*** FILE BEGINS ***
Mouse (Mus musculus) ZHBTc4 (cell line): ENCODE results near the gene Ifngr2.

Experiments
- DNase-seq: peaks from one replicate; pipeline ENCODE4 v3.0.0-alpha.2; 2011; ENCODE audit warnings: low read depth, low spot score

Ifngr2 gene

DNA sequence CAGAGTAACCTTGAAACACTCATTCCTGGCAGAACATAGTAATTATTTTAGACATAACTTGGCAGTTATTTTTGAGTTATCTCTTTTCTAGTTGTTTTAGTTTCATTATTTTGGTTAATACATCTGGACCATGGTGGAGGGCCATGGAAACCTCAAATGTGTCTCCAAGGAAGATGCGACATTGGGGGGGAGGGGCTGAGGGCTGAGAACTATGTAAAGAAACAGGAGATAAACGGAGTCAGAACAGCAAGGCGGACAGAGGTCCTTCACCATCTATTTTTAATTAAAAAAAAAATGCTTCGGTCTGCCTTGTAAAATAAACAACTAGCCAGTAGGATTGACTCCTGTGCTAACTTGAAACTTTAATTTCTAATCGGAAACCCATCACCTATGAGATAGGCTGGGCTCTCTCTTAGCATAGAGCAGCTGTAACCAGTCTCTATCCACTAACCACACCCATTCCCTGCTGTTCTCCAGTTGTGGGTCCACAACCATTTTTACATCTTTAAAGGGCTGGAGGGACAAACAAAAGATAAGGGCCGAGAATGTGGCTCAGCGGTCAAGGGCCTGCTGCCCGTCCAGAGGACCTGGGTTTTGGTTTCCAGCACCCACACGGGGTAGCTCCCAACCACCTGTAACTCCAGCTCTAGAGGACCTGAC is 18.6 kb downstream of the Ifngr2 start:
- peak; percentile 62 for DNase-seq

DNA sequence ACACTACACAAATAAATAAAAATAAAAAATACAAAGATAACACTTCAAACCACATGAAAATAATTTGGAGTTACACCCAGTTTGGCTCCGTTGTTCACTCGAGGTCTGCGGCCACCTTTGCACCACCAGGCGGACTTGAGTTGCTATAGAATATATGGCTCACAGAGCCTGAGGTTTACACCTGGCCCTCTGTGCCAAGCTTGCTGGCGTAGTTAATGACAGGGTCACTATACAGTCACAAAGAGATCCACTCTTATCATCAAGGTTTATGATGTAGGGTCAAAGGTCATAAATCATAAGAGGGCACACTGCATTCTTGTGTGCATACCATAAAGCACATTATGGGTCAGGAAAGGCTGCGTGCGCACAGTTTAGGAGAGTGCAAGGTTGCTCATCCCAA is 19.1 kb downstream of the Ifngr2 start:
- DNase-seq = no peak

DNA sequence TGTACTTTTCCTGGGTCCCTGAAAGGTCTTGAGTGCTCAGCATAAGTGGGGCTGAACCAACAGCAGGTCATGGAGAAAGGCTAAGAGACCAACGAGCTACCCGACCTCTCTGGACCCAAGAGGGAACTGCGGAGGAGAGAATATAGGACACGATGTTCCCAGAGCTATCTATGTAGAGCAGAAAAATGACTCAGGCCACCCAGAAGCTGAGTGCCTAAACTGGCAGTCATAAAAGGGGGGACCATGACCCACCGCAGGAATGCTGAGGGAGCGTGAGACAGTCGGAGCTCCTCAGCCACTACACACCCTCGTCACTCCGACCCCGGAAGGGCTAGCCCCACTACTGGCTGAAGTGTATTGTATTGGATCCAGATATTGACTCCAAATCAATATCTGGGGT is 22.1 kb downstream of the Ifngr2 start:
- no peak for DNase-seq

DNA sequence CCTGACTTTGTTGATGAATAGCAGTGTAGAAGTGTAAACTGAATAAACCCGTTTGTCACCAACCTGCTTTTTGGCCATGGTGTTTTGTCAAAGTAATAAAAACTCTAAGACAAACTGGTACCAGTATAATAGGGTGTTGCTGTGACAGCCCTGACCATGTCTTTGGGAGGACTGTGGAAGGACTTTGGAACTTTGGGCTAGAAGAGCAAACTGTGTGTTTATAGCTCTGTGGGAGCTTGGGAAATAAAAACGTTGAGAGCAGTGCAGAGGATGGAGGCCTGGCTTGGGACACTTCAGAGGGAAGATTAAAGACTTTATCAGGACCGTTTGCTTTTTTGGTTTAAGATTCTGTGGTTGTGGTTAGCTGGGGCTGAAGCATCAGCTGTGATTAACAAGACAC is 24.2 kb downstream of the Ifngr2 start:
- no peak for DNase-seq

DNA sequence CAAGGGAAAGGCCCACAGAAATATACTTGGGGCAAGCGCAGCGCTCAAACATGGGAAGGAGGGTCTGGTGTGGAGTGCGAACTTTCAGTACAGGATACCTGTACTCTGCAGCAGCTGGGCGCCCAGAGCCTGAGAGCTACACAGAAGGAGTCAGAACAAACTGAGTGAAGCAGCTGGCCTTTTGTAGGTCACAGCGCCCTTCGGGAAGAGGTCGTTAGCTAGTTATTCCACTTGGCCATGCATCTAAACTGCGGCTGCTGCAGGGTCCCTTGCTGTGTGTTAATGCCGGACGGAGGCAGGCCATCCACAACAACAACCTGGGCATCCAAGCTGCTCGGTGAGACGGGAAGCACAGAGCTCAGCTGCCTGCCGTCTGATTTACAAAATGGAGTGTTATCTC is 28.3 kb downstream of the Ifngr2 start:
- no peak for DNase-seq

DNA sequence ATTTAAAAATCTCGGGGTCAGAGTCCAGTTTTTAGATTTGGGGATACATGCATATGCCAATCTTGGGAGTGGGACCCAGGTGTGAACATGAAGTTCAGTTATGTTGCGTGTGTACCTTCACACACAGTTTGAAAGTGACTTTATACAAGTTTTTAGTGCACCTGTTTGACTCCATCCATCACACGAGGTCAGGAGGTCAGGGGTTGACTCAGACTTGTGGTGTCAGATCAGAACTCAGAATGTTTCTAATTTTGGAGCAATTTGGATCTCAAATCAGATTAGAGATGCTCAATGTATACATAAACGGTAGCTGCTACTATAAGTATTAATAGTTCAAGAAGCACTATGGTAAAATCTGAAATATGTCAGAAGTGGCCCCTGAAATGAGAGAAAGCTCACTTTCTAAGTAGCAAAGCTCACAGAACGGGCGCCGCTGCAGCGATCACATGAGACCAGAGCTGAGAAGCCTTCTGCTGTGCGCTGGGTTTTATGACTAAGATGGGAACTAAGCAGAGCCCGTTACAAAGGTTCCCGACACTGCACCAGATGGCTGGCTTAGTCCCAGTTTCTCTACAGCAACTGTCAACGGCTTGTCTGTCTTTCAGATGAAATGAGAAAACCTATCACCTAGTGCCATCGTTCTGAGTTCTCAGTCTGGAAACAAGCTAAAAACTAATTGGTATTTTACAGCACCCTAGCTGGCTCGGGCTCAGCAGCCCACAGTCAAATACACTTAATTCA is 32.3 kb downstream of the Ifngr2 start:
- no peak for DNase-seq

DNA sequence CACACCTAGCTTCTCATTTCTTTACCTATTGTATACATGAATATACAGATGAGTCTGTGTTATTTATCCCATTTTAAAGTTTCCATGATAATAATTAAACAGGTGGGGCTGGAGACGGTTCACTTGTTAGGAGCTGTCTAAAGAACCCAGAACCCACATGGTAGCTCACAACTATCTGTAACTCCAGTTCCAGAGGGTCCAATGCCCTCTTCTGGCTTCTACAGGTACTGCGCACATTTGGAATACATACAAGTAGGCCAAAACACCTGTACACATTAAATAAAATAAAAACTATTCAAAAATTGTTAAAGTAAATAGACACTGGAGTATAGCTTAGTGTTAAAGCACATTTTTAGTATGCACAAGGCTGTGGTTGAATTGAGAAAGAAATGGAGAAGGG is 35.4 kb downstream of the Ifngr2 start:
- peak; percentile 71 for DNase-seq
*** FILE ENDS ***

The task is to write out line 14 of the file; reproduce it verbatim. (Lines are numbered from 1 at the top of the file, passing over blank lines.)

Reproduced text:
- no peak for DNase-seq